And if there is one thing the Ring of Power can do, it's give a leader of armies a winning edge in a war. Boromir has no ambition to rule the world or to conquer other lands. He just wants to find a way to defeat Sauron. The Ring seems to be a tool which can give him (or someone) that victory. It is difficult to believe that the victory would come at so great a cost that no one should want it. In fact, for Boromir, it is impossible to believe such a thing. There is nothing in his experience which allows him to accept that some victories should not be sought.
Boromir's wisdom is firmly rooted in the common wisdom of the people of Gondor. He is practical, not thoughtful. Solutions present themselves to Boromir. He does not seek them out. When Boromir shares some of the lore he has learned in Gondor, he draws upon common knowledge, not esoteric knowledge. For example, when Gandalf points out that Isildur "did not march away straight from the war in Mordor, as some have told the tale," Boromir replies with: "Some in the North, maybe. All know in Gondor that he went first to Minas Anor and dwelt a while with his nephew Meneldil, instructing him, before he committed to him the rule of the South Kingdom."
And later, when the Company of the Ring is struggling up Caradhras and the snow is coming down heavily, Boromir says out loud: "I wonder if this is a contrivance of the Enemy. They say in my land that he can govern the storms in the Mountains of Shadow that stand upon the borders of Mordor. He has strange powers and many allies." In expressing this thought to his companions, Boromir undoubtedly speaks for them all (or most). But he reveals a knowledge or familiarity with the enemy, which is the mark of a good war leader.
And yet, Boromir's wisdom has its limits. When Celeborn warns the Company to avoid Fangorn Forest, Boromir says: "Indeed we have heard of Fangorn in Minas Tirith. But what I have heard seems to me for the most part old wives' tales, such as we tell to our children." Celeborn then admonishes him: "Do not despise the lore that has come down from distant years; for oft it may chance that old wives keep in memory word of things that once were needful for the wise to know."
Boromir has no real use for old wives' tales. He needs solid, credible information upon which to base his decisions as a leader. His attitude thus strikes some people as a bit arrogant. But he is true-hearted in his own fashion, pursuing a goal which he feels is noble and worthwhile. He is the Captain-general of the one nation which stands between Sauron and the complete domination of Middle-earth (or so he believes). He is the heir of Gondor's Ruling Steward, destined to one day be Steward himself. He naturally evaluates every situation and reaches his own conclusions, and he is used to expressing his ideas and commanding others. He is, as Tolkien says, bossy, but that is because he was raised to be bossy.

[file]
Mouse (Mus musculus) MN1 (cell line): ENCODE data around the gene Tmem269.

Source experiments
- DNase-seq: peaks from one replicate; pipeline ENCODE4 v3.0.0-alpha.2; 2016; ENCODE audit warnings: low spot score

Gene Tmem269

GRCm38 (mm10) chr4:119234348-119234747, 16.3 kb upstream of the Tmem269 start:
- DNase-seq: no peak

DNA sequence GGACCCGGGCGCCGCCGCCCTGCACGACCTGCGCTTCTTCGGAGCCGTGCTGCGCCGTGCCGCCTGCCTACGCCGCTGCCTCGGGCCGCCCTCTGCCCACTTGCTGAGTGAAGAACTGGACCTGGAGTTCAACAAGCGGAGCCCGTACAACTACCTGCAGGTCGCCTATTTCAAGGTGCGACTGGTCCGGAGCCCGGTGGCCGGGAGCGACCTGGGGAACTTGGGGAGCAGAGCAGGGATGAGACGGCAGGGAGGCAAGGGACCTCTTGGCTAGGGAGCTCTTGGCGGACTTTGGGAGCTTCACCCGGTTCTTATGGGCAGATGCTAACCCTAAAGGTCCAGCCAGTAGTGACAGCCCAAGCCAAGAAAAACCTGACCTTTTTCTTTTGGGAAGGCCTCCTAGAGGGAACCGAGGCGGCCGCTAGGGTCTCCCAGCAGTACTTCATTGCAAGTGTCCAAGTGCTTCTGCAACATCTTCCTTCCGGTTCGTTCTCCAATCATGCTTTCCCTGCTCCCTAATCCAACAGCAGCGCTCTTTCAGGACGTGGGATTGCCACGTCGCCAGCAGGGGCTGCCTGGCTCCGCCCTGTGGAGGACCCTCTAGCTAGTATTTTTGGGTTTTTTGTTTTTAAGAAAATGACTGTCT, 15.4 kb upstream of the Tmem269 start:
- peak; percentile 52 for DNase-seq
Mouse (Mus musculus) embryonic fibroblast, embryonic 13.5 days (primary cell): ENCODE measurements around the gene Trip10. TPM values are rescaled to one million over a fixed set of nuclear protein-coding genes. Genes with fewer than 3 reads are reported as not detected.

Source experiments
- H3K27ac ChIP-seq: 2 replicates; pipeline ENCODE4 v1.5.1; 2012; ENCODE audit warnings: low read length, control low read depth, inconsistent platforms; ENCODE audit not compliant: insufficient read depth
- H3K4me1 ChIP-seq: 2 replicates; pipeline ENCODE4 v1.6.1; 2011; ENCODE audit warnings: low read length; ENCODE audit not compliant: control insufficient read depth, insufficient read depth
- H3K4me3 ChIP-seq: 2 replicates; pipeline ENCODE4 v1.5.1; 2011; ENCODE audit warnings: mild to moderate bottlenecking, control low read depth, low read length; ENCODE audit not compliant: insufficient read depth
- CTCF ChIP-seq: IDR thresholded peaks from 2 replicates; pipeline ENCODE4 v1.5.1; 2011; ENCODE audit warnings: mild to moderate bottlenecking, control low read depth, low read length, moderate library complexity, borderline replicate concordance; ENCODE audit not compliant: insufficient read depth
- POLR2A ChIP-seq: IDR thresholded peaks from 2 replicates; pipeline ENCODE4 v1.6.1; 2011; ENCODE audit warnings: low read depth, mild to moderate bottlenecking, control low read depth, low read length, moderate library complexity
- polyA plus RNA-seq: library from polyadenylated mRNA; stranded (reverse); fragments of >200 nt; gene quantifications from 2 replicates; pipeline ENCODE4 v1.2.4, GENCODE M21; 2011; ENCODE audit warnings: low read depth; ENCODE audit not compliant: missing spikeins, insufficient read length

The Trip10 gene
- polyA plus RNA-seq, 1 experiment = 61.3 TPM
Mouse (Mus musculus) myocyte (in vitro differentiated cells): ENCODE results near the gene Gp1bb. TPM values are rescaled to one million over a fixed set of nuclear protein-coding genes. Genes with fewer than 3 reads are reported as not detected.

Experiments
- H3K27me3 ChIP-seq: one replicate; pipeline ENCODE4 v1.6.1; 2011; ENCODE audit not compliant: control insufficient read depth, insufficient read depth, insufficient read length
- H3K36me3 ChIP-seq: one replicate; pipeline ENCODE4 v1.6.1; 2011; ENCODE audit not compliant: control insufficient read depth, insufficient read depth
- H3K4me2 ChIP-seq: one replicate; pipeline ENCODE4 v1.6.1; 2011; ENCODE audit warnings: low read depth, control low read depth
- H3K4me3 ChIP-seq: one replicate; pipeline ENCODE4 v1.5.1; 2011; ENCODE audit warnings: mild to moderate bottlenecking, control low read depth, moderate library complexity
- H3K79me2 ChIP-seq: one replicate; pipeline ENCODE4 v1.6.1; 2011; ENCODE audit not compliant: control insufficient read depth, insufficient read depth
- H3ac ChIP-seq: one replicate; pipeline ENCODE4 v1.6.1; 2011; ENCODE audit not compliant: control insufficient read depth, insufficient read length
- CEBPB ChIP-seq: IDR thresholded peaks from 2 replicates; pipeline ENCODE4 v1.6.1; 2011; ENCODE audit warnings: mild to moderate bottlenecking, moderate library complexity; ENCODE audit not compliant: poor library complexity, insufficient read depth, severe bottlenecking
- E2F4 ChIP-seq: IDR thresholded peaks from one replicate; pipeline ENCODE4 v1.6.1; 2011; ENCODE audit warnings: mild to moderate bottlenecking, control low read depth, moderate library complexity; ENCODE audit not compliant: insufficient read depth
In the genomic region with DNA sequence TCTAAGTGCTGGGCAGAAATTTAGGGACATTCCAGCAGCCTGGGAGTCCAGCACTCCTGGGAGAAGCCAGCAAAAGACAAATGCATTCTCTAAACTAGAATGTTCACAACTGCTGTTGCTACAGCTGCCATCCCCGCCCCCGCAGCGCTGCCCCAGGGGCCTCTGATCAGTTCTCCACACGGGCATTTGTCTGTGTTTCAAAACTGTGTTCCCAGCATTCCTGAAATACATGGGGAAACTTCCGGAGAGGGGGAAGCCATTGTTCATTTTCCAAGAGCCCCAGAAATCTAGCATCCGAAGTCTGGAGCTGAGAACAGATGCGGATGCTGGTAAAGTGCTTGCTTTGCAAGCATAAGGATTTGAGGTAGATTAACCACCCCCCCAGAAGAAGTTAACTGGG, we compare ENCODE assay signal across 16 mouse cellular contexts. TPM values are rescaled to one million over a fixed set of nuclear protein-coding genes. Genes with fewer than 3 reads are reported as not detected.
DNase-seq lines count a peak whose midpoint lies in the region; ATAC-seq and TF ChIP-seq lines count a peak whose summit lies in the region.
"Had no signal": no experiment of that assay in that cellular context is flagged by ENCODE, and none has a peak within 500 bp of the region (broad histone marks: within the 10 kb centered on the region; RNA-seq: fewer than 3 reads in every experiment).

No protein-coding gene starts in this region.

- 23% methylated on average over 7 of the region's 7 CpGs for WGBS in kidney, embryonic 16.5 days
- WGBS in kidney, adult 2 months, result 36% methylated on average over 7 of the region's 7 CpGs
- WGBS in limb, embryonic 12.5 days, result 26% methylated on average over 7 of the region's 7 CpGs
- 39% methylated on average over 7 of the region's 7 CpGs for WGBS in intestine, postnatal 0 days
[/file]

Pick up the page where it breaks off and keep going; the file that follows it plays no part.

Boromir's flaws are a reflection of the flaws of the Stewards. He legitimizes their values. Even Denethor is stubborn and quick to judge both others and situations he is involved with. Rather than wait for confirmation of his conclusions, for example, after he has beheld the fleet of ships sailing up the Anduin, Denethor gives in to despair and kills himself. Denethor has passed on his resolute and determined nature to his elder son. But somewhere along the way, the Stewards have lost their true wisdom. They are no longer masters of lore.
Among the Elves, the most renowned loremasters are their kings and princes. Tolkien does not say so directly, but it would seem that the Numenorean loremasters also come from their kings and princes. The Stewards are thus charged with both preserving and understanding the ancient lore they have inherited from the kings. It is not enough simply to retain control over ancient lore. One must ensure that it is not left in the care of old wives or, worse, left to rot in some library where everyone forgets about it.
As Boromir distrusts the old wives' tales, Denethor leaves scrolls unread in his library until Gandalf comes searching for them. It appears that, by the time Gandalf returns to Minas Tirith with Pippin Took, Denethor has begun piecing together all the clues which are available to him. He has given long thought to the rhyme which troubled the dreams of both his sons and eventually led to Boromir's death. He has probably deciphered the scroll of Isildur, to learn what Gandalf had sought. He has figured out that his old rival, Thorongil, was probably the Heir of Isildur, leader of the Dunedain of the North. Hence, knowledge comes to Denethor eventually, but not wisdom. And the same is true for Boromir.